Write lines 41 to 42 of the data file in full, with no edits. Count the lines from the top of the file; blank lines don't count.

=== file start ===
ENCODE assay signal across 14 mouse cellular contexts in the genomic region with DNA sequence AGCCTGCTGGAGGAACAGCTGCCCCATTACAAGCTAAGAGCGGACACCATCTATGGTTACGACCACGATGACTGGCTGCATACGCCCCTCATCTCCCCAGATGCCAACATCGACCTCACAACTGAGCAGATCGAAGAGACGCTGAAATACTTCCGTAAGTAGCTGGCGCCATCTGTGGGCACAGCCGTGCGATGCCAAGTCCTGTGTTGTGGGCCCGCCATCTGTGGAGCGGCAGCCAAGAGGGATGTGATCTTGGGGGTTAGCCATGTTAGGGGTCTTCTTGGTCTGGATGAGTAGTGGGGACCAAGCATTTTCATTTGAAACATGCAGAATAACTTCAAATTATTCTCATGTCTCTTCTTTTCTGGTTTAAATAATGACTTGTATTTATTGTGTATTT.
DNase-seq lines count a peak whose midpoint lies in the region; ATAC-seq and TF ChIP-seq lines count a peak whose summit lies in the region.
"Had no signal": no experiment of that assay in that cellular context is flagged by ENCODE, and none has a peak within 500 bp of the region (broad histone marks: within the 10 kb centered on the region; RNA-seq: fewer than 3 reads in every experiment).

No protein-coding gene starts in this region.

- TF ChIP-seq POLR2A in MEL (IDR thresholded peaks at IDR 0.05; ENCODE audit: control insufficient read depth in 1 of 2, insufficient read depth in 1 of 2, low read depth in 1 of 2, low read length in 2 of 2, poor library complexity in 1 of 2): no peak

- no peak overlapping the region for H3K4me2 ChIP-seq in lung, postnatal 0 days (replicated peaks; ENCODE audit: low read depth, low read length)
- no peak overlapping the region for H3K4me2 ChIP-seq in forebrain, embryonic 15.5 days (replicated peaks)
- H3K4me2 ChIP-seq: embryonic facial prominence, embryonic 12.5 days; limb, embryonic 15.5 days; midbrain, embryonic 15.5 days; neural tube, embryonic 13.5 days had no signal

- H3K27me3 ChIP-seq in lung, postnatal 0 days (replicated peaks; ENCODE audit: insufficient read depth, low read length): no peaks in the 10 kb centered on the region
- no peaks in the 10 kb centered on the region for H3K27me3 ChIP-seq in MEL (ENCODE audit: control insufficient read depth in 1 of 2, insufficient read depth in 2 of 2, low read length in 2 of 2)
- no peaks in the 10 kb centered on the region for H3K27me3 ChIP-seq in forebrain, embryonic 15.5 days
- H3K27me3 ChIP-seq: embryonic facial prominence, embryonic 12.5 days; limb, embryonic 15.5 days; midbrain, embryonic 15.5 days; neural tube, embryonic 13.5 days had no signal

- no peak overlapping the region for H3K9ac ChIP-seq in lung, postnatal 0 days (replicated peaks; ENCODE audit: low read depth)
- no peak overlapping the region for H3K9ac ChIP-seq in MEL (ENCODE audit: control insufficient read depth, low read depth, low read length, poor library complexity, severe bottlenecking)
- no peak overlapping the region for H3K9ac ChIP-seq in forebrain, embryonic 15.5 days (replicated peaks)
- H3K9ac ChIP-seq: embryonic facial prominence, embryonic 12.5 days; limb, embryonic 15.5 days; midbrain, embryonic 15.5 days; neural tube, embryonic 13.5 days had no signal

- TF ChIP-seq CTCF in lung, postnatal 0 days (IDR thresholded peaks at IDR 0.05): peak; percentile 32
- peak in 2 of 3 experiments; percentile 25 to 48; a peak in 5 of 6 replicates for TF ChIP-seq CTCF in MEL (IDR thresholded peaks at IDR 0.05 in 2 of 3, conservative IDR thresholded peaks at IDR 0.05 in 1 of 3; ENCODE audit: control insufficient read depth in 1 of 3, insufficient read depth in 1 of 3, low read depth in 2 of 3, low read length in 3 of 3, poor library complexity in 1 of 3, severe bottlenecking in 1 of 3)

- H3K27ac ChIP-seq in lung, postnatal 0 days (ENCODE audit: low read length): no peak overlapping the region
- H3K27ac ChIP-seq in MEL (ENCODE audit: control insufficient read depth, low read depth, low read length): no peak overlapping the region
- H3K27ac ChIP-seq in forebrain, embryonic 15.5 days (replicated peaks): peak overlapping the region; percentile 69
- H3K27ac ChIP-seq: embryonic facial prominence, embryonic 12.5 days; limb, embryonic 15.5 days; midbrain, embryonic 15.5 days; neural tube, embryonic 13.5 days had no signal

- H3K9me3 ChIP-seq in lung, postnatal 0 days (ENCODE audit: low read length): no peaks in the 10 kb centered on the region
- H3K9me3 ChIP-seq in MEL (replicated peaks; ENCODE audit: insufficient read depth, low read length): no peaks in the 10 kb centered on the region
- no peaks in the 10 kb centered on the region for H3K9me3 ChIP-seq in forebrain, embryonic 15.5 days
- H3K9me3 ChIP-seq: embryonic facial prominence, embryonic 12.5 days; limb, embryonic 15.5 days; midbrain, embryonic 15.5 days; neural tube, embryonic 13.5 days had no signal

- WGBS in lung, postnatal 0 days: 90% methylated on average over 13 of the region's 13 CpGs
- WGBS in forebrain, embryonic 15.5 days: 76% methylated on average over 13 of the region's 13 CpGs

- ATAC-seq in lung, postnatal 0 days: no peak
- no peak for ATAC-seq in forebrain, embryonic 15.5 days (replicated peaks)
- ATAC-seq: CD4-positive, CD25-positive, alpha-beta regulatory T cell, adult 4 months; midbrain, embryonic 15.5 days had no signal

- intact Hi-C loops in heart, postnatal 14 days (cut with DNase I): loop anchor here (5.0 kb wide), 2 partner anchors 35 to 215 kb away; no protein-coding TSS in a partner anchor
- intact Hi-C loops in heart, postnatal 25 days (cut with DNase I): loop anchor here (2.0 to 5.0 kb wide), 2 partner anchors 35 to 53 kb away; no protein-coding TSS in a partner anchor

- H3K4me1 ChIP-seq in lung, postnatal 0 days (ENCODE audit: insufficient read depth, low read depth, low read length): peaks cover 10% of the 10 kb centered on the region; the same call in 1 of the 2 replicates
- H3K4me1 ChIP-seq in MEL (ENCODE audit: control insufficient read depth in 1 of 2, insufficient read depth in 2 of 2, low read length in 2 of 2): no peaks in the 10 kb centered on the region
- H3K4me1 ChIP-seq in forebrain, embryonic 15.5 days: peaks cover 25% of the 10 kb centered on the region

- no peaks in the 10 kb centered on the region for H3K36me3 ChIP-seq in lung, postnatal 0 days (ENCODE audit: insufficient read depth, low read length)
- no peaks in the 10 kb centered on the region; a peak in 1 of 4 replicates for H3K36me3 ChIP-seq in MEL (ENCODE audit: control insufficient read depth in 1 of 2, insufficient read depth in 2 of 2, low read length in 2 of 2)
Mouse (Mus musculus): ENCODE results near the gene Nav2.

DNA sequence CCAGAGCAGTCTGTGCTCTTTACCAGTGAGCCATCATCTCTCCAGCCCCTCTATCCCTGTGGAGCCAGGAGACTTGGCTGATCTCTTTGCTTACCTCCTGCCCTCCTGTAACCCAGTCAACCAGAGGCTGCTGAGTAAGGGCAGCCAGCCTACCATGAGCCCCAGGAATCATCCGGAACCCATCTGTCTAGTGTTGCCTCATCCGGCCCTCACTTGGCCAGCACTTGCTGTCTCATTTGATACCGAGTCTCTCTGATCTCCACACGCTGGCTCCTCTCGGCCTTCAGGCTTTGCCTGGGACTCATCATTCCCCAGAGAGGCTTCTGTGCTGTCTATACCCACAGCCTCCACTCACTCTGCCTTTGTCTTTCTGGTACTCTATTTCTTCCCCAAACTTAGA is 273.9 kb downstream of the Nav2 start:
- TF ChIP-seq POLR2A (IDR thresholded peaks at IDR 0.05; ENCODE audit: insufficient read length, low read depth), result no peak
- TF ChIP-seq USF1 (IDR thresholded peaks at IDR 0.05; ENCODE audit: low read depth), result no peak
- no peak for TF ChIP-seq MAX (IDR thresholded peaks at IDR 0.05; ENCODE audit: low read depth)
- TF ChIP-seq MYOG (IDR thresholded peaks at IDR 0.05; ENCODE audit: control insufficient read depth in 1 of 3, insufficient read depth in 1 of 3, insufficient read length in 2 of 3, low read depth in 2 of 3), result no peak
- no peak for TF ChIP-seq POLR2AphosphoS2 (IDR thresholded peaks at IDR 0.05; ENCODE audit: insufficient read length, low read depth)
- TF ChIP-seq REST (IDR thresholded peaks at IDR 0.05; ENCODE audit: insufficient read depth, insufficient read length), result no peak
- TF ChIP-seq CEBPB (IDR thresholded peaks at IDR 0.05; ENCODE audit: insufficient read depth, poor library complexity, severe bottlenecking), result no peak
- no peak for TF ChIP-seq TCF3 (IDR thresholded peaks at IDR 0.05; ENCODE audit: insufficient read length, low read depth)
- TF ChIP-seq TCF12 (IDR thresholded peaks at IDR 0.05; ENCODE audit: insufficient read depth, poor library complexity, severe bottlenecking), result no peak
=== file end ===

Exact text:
- TF ChIP-seq POLR2A (IDR thresholded peaks at IDR 0.05; ENCODE audit: insufficient read length, low read depth), result no peak
- TF ChIP-seq USF1 (IDR thresholded peaks at IDR 0.05; ENCODE audit: low read depth), result no peak